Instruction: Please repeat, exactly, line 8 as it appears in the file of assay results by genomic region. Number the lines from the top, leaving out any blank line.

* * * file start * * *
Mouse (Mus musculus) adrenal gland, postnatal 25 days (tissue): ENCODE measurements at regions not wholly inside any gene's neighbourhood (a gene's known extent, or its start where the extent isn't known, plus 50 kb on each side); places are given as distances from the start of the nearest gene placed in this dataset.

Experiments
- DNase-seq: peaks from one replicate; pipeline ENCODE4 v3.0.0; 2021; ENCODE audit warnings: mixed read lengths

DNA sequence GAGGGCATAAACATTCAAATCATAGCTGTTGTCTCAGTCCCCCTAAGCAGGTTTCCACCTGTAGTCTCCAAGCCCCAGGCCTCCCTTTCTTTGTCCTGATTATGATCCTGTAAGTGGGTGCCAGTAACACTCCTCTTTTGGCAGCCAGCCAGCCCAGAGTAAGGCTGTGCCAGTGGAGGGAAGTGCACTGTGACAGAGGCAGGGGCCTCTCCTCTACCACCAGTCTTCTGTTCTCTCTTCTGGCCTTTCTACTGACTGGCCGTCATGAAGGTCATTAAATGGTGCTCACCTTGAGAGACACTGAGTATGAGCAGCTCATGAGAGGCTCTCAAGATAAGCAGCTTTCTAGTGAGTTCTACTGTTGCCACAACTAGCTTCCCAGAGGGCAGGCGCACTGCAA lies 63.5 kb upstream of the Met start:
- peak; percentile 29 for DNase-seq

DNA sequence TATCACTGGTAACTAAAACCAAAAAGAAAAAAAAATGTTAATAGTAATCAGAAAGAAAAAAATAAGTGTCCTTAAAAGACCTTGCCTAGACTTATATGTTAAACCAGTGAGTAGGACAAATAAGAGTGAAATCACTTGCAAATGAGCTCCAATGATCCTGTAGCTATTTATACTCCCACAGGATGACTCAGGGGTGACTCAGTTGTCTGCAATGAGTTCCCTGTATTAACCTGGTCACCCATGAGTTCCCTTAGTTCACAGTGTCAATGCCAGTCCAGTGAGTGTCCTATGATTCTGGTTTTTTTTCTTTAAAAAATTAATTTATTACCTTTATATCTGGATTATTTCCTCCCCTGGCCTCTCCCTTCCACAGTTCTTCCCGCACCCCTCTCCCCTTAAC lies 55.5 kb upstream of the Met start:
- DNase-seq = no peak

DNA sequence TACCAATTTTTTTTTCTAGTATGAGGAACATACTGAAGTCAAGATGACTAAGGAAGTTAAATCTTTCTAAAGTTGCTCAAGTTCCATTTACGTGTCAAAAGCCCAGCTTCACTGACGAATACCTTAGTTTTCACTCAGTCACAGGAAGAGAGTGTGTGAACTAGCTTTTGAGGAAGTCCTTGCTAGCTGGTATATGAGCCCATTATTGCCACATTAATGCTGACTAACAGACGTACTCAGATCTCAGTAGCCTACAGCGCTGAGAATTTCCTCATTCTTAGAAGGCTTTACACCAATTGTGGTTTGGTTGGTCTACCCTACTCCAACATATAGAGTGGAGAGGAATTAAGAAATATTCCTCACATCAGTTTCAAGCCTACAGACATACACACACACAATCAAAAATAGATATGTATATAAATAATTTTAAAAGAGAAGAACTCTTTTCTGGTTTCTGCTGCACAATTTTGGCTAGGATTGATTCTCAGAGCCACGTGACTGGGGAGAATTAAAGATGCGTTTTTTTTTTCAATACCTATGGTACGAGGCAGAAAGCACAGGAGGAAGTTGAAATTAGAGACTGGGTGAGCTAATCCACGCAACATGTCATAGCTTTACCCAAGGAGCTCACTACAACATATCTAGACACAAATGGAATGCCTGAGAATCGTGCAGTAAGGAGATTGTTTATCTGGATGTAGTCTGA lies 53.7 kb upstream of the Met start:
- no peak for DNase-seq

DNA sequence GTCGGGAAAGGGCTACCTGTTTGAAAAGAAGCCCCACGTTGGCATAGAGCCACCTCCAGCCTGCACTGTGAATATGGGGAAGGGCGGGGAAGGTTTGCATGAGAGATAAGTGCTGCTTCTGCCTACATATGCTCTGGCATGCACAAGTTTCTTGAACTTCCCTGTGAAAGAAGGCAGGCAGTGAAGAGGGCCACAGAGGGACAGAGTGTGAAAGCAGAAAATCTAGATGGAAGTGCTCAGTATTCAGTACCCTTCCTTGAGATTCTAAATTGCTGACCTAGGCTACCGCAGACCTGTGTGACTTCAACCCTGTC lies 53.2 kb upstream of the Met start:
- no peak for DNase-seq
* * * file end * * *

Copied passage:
DNA sequence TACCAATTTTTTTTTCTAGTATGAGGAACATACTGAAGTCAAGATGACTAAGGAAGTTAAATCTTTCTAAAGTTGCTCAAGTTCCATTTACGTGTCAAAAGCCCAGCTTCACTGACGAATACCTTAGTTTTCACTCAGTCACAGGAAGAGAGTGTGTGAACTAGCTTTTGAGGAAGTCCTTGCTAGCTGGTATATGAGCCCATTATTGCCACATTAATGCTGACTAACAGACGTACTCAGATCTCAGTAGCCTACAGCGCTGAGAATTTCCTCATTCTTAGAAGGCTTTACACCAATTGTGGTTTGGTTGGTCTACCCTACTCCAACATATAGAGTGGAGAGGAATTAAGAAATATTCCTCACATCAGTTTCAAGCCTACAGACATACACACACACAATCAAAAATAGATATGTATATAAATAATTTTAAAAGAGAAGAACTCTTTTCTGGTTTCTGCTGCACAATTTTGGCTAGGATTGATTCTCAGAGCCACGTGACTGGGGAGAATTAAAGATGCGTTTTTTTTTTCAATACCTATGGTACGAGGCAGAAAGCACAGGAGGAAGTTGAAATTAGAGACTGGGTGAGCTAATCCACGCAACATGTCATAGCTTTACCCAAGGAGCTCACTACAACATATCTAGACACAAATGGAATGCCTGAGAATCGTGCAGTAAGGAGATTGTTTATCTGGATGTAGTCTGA lies 53.7 kb upstream of the Met start: